Blogger Robert Dyer is hoping for Shake Shack, which Douglas has done business with before. He also said Norfolk Avenue could become “the Bethesda Avenue of the redeveloped Woodmont Triangle,” referring to the popular pedestrian street in Bethesda Row.
Like Tonics? – Then Wildwood Kitchen in Wildwood Shopping Center (10223 Old Georgetown Rd.) might be a good bet. The restaurant from chef Robert Wiedmaier says its the first place in Montgomery County with the new Green Hat Gin. It’s putting that into its #6 and #7 seasonal tonics. One is white tea, cucumber, basil & celery. The other has calendura, slippery elm, ginger root, tumeric and pineapple.
About half of the Ursuline Academy Class of 1964 will be back in Bethesda next weekend, taking a yellow school bus up Old Georgetown Road as part of a three-day long 50th reunion celebration.
Over the past year, organizers have researched maiden names, written letters and tried to track down each of the roughly 60 members of the class.
The all-girls Catholic high school closed in 1975. It is now home to the Lycee Rochambeau French International School at 9600 Forest Road.
On Saturday, April 26, the Class of ’64 will hop on a bus at the Hyatt Regency in downtown Bethesda and head to the school for a tour that’s likely to evoke memories of a very different time.
“When we moved to Bethesda in 1957, it was about as close to Mayberry as you could possibly hope for,” said Mary Ellen Schattman, a Class of ’64 grad and one of the main organizers of the reunion. “It was a small town.”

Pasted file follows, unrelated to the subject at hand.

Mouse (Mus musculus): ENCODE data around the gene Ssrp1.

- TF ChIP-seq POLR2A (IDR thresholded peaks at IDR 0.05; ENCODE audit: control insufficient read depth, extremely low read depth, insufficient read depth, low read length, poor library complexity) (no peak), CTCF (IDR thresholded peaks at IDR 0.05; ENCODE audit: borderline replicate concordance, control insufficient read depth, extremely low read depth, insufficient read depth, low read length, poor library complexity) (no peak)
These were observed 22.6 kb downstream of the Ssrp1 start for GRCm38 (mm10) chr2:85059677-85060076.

Schattman’s family lived on Rosedale Avenue. She rode her bike to the Bethesda Farm Women’s Market on Saturday mornings to buy sausage to cook for breakfast. She took sewing at Singer Sewing, ate at the Hot Shoppes at Wisconsin Avenue and East-West Highway and remembers a change machine behind the police station kids used to play like a slot machine, hoping for leftover nickels.
It was also a “very difficult time,” said Schattman, who’s maiden name was Brannigan. Resistance to integration caused strife. Bethesda’s Hiser Theatre closed rather than allow black customers.
In November of the Class of ’64′s senior year, President John F. Kennedy was assassinated.
The school was one of many Catholic high schools that dotted the landscape. The six children in Schattman’s family went to five different Catholic high schools, normal back then.
Ursuline was more academic-oriented than others, Schattman said. She won her school’s Betty Crocker Homemakers of Tomorrow scholarship — despite the fact the school didn’t have a Home Economics class. Latin, French and the sciences were the focus.
Boys weren’t allowed to pick up Ursuline students at the school. Many of the students worked at Camp Shriver — the summer camp Eunice Shriver started in 1962 to match up special needs students with students from area high schools.
The group is still looking for three members of the class: Barbara Peg Henke, Mary Patricia Flinn and Carol Jeanne Aldrich.